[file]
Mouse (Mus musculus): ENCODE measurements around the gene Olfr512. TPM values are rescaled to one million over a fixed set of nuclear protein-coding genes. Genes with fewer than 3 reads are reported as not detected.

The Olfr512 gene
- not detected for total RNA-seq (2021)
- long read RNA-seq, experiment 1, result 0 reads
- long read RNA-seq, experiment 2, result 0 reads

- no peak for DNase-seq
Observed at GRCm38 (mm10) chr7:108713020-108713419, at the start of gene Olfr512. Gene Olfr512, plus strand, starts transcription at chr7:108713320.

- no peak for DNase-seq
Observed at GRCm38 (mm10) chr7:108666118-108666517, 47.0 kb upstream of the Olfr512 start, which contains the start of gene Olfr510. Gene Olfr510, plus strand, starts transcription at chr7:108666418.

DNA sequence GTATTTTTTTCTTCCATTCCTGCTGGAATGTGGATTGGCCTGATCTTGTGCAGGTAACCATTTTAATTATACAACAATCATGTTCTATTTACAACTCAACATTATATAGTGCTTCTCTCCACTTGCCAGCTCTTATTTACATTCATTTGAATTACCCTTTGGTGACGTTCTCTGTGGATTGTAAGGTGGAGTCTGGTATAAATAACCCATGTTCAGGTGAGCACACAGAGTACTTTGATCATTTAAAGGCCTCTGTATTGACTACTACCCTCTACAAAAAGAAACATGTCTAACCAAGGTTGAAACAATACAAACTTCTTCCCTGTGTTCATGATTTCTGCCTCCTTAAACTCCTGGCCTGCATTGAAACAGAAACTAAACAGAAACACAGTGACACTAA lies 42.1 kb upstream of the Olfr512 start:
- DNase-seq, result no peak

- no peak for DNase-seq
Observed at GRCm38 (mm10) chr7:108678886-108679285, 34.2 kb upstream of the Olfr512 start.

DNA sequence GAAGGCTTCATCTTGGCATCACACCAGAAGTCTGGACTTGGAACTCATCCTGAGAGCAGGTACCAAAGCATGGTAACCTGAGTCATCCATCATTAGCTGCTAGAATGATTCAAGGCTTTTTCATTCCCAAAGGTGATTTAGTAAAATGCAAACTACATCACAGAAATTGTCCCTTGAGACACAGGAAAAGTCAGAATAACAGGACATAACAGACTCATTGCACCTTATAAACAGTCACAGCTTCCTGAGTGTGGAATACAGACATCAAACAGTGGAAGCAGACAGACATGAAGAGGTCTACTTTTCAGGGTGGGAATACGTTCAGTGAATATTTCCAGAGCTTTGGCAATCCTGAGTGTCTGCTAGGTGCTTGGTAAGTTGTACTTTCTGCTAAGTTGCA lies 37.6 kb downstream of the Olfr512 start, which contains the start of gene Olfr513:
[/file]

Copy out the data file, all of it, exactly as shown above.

Mouse (Mus musculus): ENCODE measurements around the gene Olfr512. TPM values are rescaled to one million over a fixed set of nuclear protein-coding genes. Genes with fewer than 3 reads are reported as not detected.

The Olfr512 gene
- not detected for total RNA-seq (2021)
- long read RNA-seq, experiment 1, result 0 reads
- long read RNA-seq, experiment 2, result 0 reads

- no peak for DNase-seq
Observed at GRCm38 (mm10) chr7:108713020-108713419, at the start of gene Olfr512. Gene Olfr512, plus strand, starts transcription at chr7:108713320.

- no peak for DNase-seq
Observed at GRCm38 (mm10) chr7:108666118-108666517, 47.0 kb upstream of the Olfr512 start, which contains the start of gene Olfr510. Gene Olfr510, plus strand, starts transcription at chr7:108666418.

DNA sequence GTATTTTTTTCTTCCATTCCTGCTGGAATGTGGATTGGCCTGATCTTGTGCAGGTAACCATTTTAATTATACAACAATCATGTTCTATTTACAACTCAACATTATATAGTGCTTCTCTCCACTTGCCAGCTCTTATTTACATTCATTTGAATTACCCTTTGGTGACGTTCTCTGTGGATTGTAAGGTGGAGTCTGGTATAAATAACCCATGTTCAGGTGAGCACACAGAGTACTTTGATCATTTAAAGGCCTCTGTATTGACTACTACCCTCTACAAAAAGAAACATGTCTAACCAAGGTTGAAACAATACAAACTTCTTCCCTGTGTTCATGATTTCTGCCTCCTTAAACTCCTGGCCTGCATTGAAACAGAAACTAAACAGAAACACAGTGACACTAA lies 42.1 kb upstream of the Olfr512 start:
- DNase-seq, result no peak

- no peak for DNase-seq
Observed at GRCm38 (mm10) chr7:108678886-108679285, 34.2 kb upstream of the Olfr512 start.

DNA sequence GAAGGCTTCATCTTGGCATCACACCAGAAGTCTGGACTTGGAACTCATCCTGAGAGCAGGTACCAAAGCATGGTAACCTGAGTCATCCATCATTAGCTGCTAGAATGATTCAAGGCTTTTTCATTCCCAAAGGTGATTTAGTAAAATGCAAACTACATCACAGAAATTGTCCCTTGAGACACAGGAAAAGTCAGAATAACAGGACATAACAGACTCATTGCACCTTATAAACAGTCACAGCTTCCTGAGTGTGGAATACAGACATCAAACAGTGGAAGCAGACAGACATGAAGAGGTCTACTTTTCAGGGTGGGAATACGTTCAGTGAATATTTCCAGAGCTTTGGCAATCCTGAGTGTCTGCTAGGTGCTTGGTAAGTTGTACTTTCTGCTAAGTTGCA lies 37.6 kb downstream of the Olfr512 start, which contains the start of gene Olfr513: